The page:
Two days before Christmas, they moved into the Old Hill neighborhood.

One surprise was the 4-year wait list for a train station parking permit. Fortunately, the shuttle bus travels along Pardon’s new street.

The Westport transit bus is a great — and unexpected — Westport perk for Doug Pardon.

“The realtor told us, but I didn’t realize how important that is,” he says.

“I thought I’d just pay $5 a day for parking. But I take the bus every day. We didn’t have to buy a 2nd car. That’s the greatest thing ever.”

He uses the app to see where the bus is in the morning. In the afternoon, it drops him off in front of his house.

Some things have changed — there’s a “new” high school, and Bedford Square “is amazing” in place of the old Y — but Pardon settled quickly into his old/new home town.

His wife took their son to a Coleytown Middle School play. “They were blown away!” he says. She has gone to school breakfasts, and met other parents.

Pardon is also surprised by the number of people he recognizes. Far more than he realized have stayed around — or, like he, returned.

“I feel like a bit of a townie,” he says. “I know there are new restaurants, and I look forward to going. But so far we’ve only been to the Duck and Dunville’s — the towniest places around.”

BREAKING NEWS: Judge Dismisses Application For Wilton Road Housing Complex

The Town of Westport has won a major land-use victory.

The Wilton Road/North Kings Highway intersection will not be the site of an enormous new housing complex.

Judge Marshall Berger of Hartford District Superior Court has dismissed an appeal by Garden Homes of a unanimous decision by the Planning & Zoning Commission. In February 2016, the board denied an application by the Stamford-based developer to build a 6-story, 48-unit apartment complex on one of the busiest, most environmentally sensitive corners of Westport.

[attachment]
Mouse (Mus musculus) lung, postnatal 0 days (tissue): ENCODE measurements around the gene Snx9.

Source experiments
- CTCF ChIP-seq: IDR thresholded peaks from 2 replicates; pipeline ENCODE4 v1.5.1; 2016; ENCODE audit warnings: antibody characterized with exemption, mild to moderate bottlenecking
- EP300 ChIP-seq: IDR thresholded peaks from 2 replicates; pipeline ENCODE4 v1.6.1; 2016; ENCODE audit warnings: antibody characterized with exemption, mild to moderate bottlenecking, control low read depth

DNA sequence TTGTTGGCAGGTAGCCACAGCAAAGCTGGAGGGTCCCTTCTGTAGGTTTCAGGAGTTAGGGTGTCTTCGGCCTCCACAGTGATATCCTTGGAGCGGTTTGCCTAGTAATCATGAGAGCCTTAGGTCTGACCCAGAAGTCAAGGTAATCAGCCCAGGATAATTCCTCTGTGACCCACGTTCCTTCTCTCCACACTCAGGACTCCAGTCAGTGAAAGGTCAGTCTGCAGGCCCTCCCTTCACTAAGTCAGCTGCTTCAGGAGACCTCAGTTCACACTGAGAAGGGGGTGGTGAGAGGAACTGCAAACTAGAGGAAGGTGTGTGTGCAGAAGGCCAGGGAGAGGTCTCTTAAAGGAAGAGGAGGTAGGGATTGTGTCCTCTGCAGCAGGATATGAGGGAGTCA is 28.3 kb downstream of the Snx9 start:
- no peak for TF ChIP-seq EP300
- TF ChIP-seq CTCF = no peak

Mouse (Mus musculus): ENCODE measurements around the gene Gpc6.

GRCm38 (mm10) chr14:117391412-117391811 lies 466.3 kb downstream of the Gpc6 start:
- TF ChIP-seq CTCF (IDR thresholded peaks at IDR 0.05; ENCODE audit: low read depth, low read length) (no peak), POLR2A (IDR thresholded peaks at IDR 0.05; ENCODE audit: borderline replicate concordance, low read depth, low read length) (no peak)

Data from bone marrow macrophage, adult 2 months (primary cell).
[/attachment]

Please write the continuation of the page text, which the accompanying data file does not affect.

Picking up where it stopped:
The judge’s decision noted grave concerns about safety, and damage to wetlands adjacent to the 1.16-acre parcel.

122 Wilton Road — site of Garden Homes’ proposed 6-story, 48-unit apartment building — sits at the corner of Kings Highway North. The property abuts the Taylortown Salt Marsh.

Garden Homes sought approval using an 8-30g application. That Connecticut statute allows developers to override local zoning regulations if less than 10% of a town’s housing stock is “affordable” (according to state formulas).

However, yesterday Judge Berger noted that fire and environmental concerns referenced as substantial public interests clearly outweighed the need for affordable housing.

In addition, the judge criticized Garden Homes’ tactic of rushing their application through the approval process, refusing to grant the P&Z and other town officials sufficient time. The developer also failed to provide alternate plans or additional information.

For full details on the case, click here.

The Taylortown Salt Marsh, next to the proposed apartment complex on Wilton Road.

 

First Citizens Of Westport

One man revitalized downtown Westport with a building project. The other revitalizes lives, providing homeless people with buildings to sleep in.

Both men — David Waldman and Jeff Wieser — will be honored as “First Citizens.” The Westport Weston Chamber of Commerce presents the awards on Tuesday, June 13, at a dinner at the Boathouse restaurant.

Waldman is principal of David Adam Realty. Under his leadership, Bedford Square — the former Westport YMCA — has been transformed into a lively retail/restaurant/residential complex.

That’s just the latest achievement in Waldman’s 26-year commercial real estate career.

David Waldman proudly shows off the Flemish brick used in Bedford Square.